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Saturday, July 01, 2017

Donald Trump Will Go Down in History As the Troll-in-Chief | The New Yorker

"Donald Trump promised to bring the country together, and he’s finally accomplished it. On Thursday, people from across the political spectrum were unified in their condemnation of his incredibly crass and sexist attack on Mika Brzezinski, the co-host of MSNBC’s “Morning Joe.”

In a pair of tweets he posted from the White House just before 9 a.m., Trump wrote, “I heard poorly rated @Morning_Joe speaks badly of me (don't watch anymore). Then how come low I.Q. Crazy Mika, along with Psycho Joe, came to . . . to Mar-a-Lago 3 nights in a row around New Year’s Eve, and insisted on joining me. She was bleeding badly from a face-lift. I said no!”

The criticisms of Trump began to pour in almost immediately, and some came from senior Republicans. “Mr. President, your tweet was beneath the office and represents what is wrong with American politics, not the greatness of America,” Senator Lindsey Graham, of South Carolina, wrote, on his own Twitter account. Senator Ben Sasse, of Nebraska, tweeted, “Please just stop. This isn’t normal and it’s beneath the dignity of your office.”

Graham and Sasse have both criticized Trump before. This time, though, some political allies of Trump, including Paul Ryan, the Speaker of the House, joined them. “Obviously, I don’t see that as an appropriate comment,” he said at a press conference on Capitol Hill. “What we’re trying to do around here is improve the tone and civility of the debate, and this, obviously, doesn’t help do that.”

Brzezinski herself responded by posting a picture of a Cheerios box that featured the words “Made for Little Hands”—a snickering reference to a longtime Trump insecurity. But perhaps the most fitting riposte came from Mark Kornblau, a spokesperson for NBC. “Never imagined a day when I would think to myself, it is beneath my dignity to respond to the President of the United States,” Kornblau wrote on Twitter.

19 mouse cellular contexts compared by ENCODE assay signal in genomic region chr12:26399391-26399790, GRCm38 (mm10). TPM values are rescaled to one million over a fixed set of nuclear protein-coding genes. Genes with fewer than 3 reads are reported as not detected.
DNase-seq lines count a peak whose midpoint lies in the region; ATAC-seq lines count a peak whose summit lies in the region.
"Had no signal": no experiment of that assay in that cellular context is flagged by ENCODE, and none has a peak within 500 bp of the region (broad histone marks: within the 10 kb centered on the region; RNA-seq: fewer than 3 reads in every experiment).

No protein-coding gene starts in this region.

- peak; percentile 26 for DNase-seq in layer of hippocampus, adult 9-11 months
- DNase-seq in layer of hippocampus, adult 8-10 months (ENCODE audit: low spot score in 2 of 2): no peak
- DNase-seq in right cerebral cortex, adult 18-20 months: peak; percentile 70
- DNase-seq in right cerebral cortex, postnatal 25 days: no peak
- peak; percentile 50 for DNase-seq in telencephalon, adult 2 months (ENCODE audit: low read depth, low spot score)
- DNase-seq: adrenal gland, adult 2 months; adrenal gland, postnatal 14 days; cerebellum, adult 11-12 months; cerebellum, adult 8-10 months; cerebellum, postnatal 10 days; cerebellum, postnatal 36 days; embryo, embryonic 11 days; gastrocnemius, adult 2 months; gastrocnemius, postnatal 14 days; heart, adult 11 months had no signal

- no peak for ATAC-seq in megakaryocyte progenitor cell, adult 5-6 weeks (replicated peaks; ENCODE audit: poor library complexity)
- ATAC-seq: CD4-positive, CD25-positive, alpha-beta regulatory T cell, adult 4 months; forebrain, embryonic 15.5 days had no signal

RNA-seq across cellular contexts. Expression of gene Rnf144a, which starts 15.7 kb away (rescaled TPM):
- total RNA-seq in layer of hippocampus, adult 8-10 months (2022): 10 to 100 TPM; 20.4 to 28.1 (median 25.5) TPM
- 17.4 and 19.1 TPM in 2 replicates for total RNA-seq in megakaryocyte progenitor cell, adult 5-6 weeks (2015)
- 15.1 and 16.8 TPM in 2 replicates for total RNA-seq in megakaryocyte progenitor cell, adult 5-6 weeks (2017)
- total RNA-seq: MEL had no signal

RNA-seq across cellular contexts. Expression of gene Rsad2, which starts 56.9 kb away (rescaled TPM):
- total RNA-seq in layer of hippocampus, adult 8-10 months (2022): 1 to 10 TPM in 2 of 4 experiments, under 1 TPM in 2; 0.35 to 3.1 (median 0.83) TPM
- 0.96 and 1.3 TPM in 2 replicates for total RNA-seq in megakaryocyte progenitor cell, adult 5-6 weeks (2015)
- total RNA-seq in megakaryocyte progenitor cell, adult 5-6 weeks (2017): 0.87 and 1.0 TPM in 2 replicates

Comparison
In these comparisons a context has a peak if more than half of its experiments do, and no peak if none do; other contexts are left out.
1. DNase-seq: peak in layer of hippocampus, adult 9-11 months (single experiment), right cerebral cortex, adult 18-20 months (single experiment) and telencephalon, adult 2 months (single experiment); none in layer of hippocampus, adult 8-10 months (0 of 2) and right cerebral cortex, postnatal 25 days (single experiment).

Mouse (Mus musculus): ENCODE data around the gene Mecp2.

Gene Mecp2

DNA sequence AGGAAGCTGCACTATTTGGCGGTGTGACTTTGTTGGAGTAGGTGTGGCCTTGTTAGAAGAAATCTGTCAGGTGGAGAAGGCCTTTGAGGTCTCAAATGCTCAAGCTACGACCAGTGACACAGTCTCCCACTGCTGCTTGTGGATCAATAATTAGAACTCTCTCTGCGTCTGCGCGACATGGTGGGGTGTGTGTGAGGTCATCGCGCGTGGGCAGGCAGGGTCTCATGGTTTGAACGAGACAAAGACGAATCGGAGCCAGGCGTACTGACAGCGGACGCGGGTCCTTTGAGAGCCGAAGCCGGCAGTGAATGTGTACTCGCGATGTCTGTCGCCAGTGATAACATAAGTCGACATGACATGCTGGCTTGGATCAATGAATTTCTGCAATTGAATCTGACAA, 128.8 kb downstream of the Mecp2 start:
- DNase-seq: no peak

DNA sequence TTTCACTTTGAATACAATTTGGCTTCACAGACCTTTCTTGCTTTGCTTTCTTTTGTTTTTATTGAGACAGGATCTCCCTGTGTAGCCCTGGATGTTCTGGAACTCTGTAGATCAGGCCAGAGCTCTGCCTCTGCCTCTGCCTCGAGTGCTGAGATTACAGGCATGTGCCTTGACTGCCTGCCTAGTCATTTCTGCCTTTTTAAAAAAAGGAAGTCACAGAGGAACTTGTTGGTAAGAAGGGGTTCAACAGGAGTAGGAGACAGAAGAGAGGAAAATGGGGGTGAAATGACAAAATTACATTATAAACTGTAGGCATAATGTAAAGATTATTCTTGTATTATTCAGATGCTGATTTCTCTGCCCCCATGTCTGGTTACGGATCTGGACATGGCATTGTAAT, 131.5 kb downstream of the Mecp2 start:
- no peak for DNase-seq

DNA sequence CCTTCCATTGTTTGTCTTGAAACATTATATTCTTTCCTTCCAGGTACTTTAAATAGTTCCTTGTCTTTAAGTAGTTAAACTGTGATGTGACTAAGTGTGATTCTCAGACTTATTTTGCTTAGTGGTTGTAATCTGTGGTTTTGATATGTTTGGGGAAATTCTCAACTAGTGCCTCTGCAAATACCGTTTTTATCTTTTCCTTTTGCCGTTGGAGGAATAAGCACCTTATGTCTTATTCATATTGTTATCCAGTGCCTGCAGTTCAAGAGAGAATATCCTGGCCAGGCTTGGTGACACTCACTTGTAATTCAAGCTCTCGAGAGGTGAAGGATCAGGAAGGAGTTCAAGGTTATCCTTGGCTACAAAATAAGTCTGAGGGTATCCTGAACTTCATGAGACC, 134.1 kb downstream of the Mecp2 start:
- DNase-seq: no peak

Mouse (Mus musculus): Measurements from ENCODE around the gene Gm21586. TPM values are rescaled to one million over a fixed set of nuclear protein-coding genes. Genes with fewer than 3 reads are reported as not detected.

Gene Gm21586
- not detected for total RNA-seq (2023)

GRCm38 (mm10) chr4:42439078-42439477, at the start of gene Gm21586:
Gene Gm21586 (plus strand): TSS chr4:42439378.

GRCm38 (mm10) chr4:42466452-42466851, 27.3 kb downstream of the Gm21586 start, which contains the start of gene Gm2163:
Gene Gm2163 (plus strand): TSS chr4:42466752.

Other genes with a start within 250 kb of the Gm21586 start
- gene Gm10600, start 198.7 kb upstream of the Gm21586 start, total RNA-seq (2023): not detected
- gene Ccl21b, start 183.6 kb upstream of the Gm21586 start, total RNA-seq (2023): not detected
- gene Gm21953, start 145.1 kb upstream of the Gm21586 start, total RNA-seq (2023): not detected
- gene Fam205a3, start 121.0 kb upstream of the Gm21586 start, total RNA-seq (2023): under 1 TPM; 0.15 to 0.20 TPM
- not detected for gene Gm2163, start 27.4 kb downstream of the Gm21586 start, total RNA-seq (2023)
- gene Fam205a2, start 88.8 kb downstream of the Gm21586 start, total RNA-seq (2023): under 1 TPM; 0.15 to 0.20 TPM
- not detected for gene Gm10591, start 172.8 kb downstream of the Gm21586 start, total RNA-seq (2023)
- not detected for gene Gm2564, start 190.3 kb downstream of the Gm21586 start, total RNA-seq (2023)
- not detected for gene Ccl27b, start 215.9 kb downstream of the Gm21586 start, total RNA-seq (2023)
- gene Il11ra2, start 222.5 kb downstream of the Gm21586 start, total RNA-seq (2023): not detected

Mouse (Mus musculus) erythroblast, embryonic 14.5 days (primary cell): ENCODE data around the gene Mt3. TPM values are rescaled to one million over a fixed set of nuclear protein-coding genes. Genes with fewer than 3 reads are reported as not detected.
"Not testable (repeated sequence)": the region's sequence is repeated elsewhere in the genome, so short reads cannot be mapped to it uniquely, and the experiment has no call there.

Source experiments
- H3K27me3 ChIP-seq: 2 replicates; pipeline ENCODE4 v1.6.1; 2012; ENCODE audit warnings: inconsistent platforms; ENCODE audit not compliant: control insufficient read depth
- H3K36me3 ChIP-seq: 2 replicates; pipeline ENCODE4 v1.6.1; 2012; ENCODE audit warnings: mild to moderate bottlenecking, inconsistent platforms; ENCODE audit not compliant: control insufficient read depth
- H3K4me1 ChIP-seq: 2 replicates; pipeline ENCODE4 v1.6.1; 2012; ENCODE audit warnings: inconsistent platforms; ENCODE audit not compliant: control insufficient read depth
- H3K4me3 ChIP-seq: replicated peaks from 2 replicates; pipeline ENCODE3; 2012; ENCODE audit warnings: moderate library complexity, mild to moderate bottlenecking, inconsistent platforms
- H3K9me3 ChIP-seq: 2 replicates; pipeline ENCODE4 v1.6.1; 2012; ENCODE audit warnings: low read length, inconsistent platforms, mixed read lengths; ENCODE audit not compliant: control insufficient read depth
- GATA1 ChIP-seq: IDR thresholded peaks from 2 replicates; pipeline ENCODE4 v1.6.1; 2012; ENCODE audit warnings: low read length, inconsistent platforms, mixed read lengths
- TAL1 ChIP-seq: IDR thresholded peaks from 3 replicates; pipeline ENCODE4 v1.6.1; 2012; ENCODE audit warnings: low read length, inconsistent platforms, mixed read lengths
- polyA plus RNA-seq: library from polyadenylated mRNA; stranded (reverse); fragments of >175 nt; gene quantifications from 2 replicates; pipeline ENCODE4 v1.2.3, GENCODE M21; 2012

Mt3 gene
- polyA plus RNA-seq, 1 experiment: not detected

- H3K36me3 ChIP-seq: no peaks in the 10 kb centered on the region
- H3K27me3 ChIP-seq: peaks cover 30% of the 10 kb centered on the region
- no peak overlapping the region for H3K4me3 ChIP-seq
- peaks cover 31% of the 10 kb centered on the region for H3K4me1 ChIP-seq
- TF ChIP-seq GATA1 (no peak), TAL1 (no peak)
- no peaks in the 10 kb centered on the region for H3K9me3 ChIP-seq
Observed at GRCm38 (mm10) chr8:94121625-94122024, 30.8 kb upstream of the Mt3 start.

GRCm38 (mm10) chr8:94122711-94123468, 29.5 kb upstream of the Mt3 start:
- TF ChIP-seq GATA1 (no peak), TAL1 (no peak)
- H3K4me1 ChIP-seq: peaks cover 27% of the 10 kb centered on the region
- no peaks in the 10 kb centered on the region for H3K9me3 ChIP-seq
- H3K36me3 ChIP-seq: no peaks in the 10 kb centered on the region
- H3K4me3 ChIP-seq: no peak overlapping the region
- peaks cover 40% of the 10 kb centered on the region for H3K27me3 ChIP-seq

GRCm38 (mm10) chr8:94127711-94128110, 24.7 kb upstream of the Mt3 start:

Apart from a few members of the pro-Trump echo chamber, such as Sean Hannity, practically the only people defending Trump were members of his communications team. Sarah Huckabee Sanders, a White House spokesperson, told Fox News that Brzezinski and Scarborough had made “hateful attacks” on Trump, and, she added, “This is a President who fights fire with fire.”

Trump has made sexist and misogynistic remarks before, of course. His attacks on Megyn Kelly and Carly Fiorina during the Presidential campaign come to mind, and so does the infamous “Access Hollywood” tape, in which he was recorded boasting about sexually assaulting women. But Trump is no longer merely a reality-television star or a political candidate. He’s been in the Oval Office for more than five months now.

“This is not okay,” Lynn Jenkins, a Republican congresswoman from Kansas, wrote on Twitter. “As a female in politics I am often criticized for my looks. We should be working to empower women.” The Republican senators Susan Collins and Lisa Murkowski, who sat near Trump at a White House meeting about health care just a couple of days ago, both avoided publicly calling Trump a sexist jerk. But they did say that this sort of behavior had to stop, and Murkowski added, “@POTUS, do you want to be remembered for your tweets or your accomplishments?”

Actually, that is an interesting question. Trump’s online presence isn’t something incidental to his Presidency: it is central to it, and always has been. If the media world were still dominated by the major broadcast networks and a handful of big newspapers, Trump would most likely still be hawking expensive apartments, building golf courses, and playing himself in a reality-television series. It was the rise of social media, together with the proliferation of alternative right-wing news sites, that enabled Trump to build a movement of angry, alienated voters and, ultimately, go from carnival barker to President.

Trump is well aware of this fact. “I really believe that the fact that I have such power in terms of numbers with Facebook, Twitter, Instagram, et cetera, I think it helped me win all of these races where they’re spending much more money than I spent,” he told CBS News’s Lesley Stahl a week after the election. “I think that social media has more power than the money they spent, and I think maybe, to a certain extent, I proved that.” Whenever somebody, Democrat or Republican, suggests that Trump should give his Twitter finger a rest, he suspects that a nefarious plot is afoot to rob him of his most powerful tool. “I’m not saying I love it, but it does get the word out,” he told Stahl. “When you give me a bad story . . . I have a method of fighting back.”